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AVO VOLCANO ACTIVITY NOTIFICATION

ALASKA VOLCANO OBSERVATORY WEEKLY UPDATE
U.S. Geological Survey
Friday, April 8, 2022, 1:33 PM AKDT (Friday, April 8, 2022, 21:33 UTC)


GREAT SITKIN VOLCANO (VNUM #311120)
52°4'35" N 176°6'39" W, Summit Elevation 5709 ft (1740 m)
Current Volcano Alert Level: WATCH
Current Aviation Color Code: ORANGE

Slow lava effusion from a vent within the summit crater of Great Sitkin Volcano was observed in satellite imagery throughout the week. Erupted lava has overtopped the summit crater rim and is flowing into valleys on the south, west, and north flanks of the volcano, advancing up to ~10 meters (~32 feet) to the south, west, and east in the past week. Moderately elevated surface temperatures and steaming were observed during rare clear satellite and web camera views. Seismic activity remains low.

The terrain is steep near the terminus of the lava flow lobes, and blocks of lava could detach without warning and form small rock avalanches in these valleys. These avalanches may liberate ash and gas and could travel several hundred meters beyond the lava flows; they would be hazardous to anyone in those areas.

Great Sitkin is monitored by local seismic and infrasound sensors, satellite data, web cameras, and remote infrasound and lightning networks.


Great Sitkin Volcano is a basaltic andesite volcano that occupies most of the northern half of Great Sitkin Island, a member of the Andreanof Islands group in the central Aleutian Islands. It is located 26 mi (43 km) east of the community of Adak. The volcano is a composite structure consisting of an older dissected volcano and a younger parasitic cone with a 3 km-diameter summit crater. A steep-sided lava dome, emplaced during the most recent significant eruption in 1974, occupies the center of the crater. That eruption produced at least one ash cloud that likely exceeded an altitude of 25,000 ft (7.6 km) above sea level. A poorly documented eruption occurred in 1945, also producing a lava dome that was partially destroyed in the 1974 eruption. Within the past 280 years a large explosive eruption produced pyroclastic flows that partially filled the Glacier Creek valley on the southwest flank.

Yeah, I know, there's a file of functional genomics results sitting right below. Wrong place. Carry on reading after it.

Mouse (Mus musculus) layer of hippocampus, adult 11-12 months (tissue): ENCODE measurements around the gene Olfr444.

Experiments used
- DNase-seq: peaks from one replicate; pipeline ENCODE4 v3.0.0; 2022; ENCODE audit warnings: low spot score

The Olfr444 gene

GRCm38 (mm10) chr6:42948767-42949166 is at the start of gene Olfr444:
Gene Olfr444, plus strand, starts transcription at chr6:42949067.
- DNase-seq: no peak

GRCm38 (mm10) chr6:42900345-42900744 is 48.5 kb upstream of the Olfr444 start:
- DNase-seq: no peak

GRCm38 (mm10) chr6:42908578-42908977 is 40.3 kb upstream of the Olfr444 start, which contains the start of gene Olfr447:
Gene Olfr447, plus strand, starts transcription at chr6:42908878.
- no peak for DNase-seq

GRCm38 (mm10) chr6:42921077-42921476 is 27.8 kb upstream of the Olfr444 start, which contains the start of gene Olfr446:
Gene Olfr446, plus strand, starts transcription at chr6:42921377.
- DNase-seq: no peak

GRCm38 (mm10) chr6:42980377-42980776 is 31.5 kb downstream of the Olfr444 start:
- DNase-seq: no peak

PAVLOF VOLCANO (VNUM #312030)
55°25'2" N 161°53'37" W, Summit Elevation 8261 ft (2518 m)
Current Volcano Alert Level: WATCH
Current Aviation Color Code: ORANGE

Pavlof Volcano continues to erupt from the east vent near the volcano’s summit, and occasional small explosions producing minor ash emissions were observed in local geophysical and web camera data. When satellite views were clear, imagery captured elevated surface temperatures and minor ash and steam emissions throughout the week. Possible weak lava effusion from the east vent was observed on April 6. Seismicity also remains elevated with near-continuous tremor recorded on the local network.

Periods of lava spatter and fountaining from the vent on the volcano’s upper east flank have been occurring since mid-November 2021. This activity has built a small cone and sent flows down the flank that melt the snow and ice and produce variable amounts of meltwater. The meltwater typically incorporates loose debris on the flank of the volcano and forms thin (less than 2 m thick) lahars. The lahar deposits extend down the east-southeast flank for several kilometers, not quite to the base of the volcano.

Previous eruptions of Pavlof indicate that the level of unrest can change quickly and the progression to more significant eruptive activity can occur with little or no warning.

Pavlof is monitored by local seismic and infrasound sensors, satellite data, web cameras, and remote infrasound and lightning networks.


Pavlof Volcano is a snow- and ice-covered stratovolcano located on the southwestern end of the Alaska Peninsula about 592 mi (953 km) southwest of Anchorage. The volcano is about 4.4 mi (7 km) in diameter and currently has active vents on the north and east sides close to the summit. With over 40 historic eruptions, it is one of the most consistently active volcanoes in the Aleutian arc. Eruptive activity is generally characterized by sporadic Strombolian lava fountaining continuing for a several-month period. Ash plumes as high as 49,000 ft (15 km) above sea level have been generated by past eruptions of Pavlof, and during the March 2016 eruption, ash plumes as high as 40,000 ft (12.2 km) above sea level were generated and the ash was tracked in satellite data as distant as eastern Canada. The nearest community, King Cove, is located 30 mi (48 km) to the southwest of Pavlof.